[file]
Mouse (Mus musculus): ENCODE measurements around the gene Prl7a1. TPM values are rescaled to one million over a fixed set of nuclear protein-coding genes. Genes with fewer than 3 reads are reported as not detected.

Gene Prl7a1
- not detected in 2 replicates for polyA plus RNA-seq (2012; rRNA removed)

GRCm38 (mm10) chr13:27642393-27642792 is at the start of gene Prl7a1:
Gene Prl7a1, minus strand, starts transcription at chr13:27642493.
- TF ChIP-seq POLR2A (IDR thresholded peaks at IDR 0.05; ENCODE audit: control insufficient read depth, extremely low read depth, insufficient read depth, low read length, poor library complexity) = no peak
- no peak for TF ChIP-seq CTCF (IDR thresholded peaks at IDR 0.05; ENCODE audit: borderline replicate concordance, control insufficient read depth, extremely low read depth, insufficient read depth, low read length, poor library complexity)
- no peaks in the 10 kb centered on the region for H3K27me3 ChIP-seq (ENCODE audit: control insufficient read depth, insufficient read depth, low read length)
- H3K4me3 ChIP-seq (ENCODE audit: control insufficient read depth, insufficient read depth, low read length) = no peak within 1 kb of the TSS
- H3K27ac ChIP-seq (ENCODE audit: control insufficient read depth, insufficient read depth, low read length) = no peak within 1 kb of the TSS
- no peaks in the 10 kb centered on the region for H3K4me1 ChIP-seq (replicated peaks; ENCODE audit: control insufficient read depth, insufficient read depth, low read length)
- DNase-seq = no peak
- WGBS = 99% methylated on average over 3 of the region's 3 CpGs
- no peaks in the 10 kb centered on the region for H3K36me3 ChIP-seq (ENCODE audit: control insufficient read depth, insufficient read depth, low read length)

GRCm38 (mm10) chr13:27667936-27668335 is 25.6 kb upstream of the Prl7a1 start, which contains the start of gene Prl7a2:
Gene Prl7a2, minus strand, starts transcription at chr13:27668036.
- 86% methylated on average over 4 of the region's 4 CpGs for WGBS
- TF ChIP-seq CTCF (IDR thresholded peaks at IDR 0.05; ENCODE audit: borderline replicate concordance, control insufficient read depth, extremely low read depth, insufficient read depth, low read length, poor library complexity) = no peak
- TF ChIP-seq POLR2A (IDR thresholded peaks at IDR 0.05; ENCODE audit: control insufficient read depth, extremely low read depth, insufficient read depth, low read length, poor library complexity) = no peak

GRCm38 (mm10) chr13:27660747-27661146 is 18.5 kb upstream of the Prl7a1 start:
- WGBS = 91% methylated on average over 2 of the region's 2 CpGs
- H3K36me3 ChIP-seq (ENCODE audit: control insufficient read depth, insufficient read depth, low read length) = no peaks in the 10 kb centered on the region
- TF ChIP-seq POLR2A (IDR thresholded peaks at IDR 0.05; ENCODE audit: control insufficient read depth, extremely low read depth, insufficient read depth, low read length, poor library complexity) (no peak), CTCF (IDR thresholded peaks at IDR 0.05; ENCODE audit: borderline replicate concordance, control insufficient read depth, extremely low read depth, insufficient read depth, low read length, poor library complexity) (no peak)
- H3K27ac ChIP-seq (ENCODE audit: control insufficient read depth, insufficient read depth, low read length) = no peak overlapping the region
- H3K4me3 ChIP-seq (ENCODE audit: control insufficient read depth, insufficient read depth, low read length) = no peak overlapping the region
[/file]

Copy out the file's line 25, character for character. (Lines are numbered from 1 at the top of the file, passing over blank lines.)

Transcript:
- H3K4me3 ChIP-seq (ENCODE audit: control insufficient read depth, insufficient read depth, low read length) = no peak overlapping the region